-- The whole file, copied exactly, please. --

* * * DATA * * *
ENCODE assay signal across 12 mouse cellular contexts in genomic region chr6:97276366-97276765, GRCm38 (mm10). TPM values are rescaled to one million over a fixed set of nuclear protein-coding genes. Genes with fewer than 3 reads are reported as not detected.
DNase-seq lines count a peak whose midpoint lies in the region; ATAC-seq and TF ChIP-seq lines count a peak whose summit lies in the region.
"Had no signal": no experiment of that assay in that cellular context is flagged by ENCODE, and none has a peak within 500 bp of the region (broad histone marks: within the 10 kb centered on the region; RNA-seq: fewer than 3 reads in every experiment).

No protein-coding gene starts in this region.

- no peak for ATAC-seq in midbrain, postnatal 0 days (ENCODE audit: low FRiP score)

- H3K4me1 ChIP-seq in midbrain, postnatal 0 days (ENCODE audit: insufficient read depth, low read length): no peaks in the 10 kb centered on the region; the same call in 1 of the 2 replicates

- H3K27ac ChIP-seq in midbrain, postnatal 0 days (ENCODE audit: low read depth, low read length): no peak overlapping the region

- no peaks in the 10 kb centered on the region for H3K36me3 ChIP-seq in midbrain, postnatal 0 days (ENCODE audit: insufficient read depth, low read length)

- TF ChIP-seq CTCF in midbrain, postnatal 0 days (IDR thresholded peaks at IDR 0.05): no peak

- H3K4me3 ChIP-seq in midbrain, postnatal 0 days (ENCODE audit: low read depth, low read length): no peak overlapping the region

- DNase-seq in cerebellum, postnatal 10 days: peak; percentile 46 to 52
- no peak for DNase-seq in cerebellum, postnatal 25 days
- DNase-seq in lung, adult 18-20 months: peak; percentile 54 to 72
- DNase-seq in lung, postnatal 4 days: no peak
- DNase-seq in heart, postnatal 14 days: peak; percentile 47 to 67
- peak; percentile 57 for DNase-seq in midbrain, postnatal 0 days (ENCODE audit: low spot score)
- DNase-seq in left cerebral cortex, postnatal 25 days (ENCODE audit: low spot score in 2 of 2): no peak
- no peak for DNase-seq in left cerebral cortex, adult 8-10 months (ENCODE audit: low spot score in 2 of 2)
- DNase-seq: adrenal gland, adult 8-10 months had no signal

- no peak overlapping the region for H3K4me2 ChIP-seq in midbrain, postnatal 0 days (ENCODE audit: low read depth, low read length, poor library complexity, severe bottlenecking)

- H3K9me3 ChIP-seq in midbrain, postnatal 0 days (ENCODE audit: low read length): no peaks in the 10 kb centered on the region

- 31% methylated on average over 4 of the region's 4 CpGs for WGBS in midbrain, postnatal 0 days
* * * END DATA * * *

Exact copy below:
ENCODE assay signal across 12 mouse cellular contexts in genomic region chr6:97276366-97276765, GRCm38 (mm10). TPM values are rescaled to one million over a fixed set of nuclear protein-coding genes. Genes with fewer than 3 reads are reported as not detected.
DNase-seq lines count a peak whose midpoint lies in the region; ATAC-seq and TF ChIP-seq lines count a peak whose summit lies in the region.
"Had no signal": no experiment of that assay in that cellular context is flagged by ENCODE, and none has a peak within 500 bp of the region (broad histone marks: within the 10 kb centered on the region; RNA-seq: fewer than 3 reads in every experiment).

No protein-coding gene starts in this region.

- no peak for ATAC-seq in midbrain, postnatal 0 days (ENCODE audit: low FRiP score)

- H3K4me1 ChIP-seq in midbrain, postnatal 0 days (ENCODE audit: insufficient read depth, low read length): no peaks in the 10 kb centered on the region; the same call in 1 of the 2 replicates

- H3K27ac ChIP-seq in midbrain, postnatal 0 days (ENCODE audit: low read depth, low read length): no peak overlapping the region

- no peaks in the 10 kb centered on the region for H3K36me3 ChIP-seq in midbrain, postnatal 0 days (ENCODE audit: insufficient read depth, low read length)

- TF ChIP-seq CTCF in midbrain, postnatal 0 days (IDR thresholded peaks at IDR 0.05): no peak

- H3K4me3 ChIP-seq in midbrain, postnatal 0 days (ENCODE audit: low read depth, low read length): no peak overlapping the region

- DNase-seq in cerebellum, postnatal 10 days: peak; percentile 46 to 52
- no peak for DNase-seq in cerebellum, postnatal 25 days
- DNase-seq in lung, adult 18-20 months: peak; percentile 54 to 72
- DNase-seq in lung, postnatal 4 days: no peak
- DNase-seq in heart, postnatal 14 days: peak; percentile 47 to 67
- peak; percentile 57 for DNase-seq in midbrain, postnatal 0 days (ENCODE audit: low spot score)
- DNase-seq in left cerebral cortex, postnatal 25 days (ENCODE audit: low spot score in 2 of 2): no peak
- no peak for DNase-seq in left cerebral cortex, adult 8-10 months (ENCODE audit: low spot score in 2 of 2)
- DNase-seq: adrenal gland, adult 8-10 months had no signal

- no peak overlapping the region for H3K4me2 ChIP-seq in midbrain, postnatal 0 days (ENCODE audit: low read depth, low read length, poor library complexity, severe bottlenecking)

- H3K9me3 ChIP-seq in midbrain, postnatal 0 days (ENCODE audit: low read length): no peaks in the 10 kb centered on the region

- 31% methylated on average over 4 of the region's 4 CpGs for WGBS in midbrain, postnatal 0 days